Coinbase, the largest cryptocurrency exchange in the U.S., is putting increased focus on international expansion, according to the company’s vice president for international policy Tom Duff Gordon.

“We want to bring a billion people into crypto, we're all about economic freedom,” Gordon said during Zebu Live 2023 conference in London. “And so scaling internationally is kind of getting more and more important for us, particularly given where the U.S. is.”

Last year, Coinbase unveiled its “Go Broad, Go Deep” strategy for international markets, which recently saw the company registering as a cryptocurrency exchange and custodian wallet provider with the Bank of Spain and obtaining the Major Payment Institution (MPI) license from The Monetary Authority of Singapore (MAS).

Coinbase is now “adopting this kind of international first mentality,” said Gordon


In addition to the previously secured registrations in Ireland, Germany, and the Netherlands, Coinbase also obtained a license from the Bermuda Monetary Authority (BMA) to set up a derivatives exchange in the British island territory.

“When we look at Singapore, we see that it's a key hub market, and MAS, which is a regulator and the central bank there, they are just extremely progressive,” said Gordon, adding that there's a lot going on in the South East region.

Currently, Coinbase has about 10 markets outside the U.S., with the UK, according to Gordon, being “number one,” and also including the likes of Brazil, Canada, and Australia.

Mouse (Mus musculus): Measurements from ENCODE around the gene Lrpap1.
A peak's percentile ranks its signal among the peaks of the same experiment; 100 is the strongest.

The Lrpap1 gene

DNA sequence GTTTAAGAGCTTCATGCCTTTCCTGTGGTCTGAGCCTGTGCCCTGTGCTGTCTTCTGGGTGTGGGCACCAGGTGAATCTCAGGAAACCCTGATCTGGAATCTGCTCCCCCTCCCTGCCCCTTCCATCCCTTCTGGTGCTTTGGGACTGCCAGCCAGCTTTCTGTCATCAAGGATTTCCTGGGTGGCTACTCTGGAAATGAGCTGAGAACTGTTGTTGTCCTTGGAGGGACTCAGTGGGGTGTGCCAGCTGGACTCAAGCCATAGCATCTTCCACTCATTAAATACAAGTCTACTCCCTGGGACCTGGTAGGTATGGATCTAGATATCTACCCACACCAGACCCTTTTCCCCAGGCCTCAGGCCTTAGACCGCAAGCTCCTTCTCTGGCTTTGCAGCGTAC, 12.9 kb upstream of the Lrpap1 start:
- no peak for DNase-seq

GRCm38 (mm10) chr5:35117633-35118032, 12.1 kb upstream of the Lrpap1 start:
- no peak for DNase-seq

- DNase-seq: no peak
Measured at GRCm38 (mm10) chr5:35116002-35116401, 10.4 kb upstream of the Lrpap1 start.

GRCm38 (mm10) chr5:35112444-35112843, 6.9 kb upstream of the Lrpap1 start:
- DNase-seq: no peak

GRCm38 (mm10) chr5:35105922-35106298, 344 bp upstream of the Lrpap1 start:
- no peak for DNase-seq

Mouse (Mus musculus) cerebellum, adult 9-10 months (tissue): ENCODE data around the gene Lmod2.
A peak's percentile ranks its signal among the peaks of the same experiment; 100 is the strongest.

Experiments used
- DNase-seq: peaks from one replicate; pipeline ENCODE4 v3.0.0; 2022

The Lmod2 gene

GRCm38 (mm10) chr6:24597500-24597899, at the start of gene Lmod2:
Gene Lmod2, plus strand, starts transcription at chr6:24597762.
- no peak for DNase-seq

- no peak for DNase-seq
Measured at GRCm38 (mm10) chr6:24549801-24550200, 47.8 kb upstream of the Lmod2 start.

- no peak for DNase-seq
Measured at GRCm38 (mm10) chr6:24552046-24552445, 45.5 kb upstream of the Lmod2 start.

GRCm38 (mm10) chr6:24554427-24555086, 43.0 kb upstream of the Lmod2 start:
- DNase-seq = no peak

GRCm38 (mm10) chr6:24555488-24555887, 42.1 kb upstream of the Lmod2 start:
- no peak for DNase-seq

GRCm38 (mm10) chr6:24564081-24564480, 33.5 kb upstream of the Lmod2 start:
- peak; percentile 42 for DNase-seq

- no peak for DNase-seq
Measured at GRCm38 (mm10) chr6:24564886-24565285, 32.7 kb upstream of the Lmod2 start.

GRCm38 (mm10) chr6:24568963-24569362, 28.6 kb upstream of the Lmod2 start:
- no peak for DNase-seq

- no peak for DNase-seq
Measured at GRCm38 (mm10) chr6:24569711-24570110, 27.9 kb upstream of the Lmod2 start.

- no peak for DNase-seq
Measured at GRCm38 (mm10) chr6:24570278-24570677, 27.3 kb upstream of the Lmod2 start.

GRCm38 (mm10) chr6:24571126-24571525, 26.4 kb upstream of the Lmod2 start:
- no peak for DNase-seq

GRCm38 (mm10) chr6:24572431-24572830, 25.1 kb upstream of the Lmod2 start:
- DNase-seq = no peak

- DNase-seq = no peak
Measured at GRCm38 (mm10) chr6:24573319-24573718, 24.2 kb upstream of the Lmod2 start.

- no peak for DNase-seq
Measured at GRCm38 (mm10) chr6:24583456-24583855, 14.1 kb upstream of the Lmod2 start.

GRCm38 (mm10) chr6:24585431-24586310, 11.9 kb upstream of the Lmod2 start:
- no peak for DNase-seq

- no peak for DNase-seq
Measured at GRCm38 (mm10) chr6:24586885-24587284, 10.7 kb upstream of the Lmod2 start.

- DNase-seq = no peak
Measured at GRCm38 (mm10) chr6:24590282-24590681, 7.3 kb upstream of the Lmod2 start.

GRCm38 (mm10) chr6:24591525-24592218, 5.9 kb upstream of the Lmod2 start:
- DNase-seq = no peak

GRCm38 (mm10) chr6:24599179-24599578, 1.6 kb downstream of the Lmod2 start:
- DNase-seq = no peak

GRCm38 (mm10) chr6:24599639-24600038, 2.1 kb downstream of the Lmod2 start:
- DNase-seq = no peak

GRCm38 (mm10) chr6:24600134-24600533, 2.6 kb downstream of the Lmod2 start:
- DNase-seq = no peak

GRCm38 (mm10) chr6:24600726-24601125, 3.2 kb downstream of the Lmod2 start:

Coinbase tackles US regulations

When it comes to the U.S., Coinbase has a responsibility to fight for regulatory clarity, said Gordon.


“In a perfect world, we'd have a kind of common exchange process with the regulator. It's what happened in Europe. It's what happens in Singapore. It's what's happening here in the UK,” he said.
Stateside, the Securities and Exchange Commission (SEC) has slapped Coinbase with a lawsuit, accusing the crypto exchange of selling unregistered securities.

“Our strongly held belief is that tokens are not securities, they're actually commodities,” said Gordon, adding that regulatory matters in the U.S. are getting complicated due to the “tough battle” between the SEC and the Commodity Futures Trading Commission (CFTC).

“We're determined to try and drive that regulatory clarity. We don't want to be in a position where we're suing our regulator. That is not where we want to be, but we will do whatever we have to do in order to get clarity for this industry,” stated Gordon.

The Coinbase exec also praised his colleagues in Washington with whom he’s trying to get support in Congress, adding that the exchange is ready to go on whatever path is needed to achieve its goal.

“There's also an election next year, so whether we go through the regulator, or whether we go through Congress, we are committed to staying in the U.S. doing everything we possibly can to drive this agenda,” said Gordon. “We know that we want to work with everybody because we think the U.S. is a really important market.”

While it may not come tomorrow, Gordon also said he thinks “we are on a good path” to get that.

“There’s only 300 million people in the U.S., and there’s also Brian Armstrong's [Coinbase CEO] big vision to bring a billion people into crypto, but we can't just do that in the U.S.,” said Gordon.

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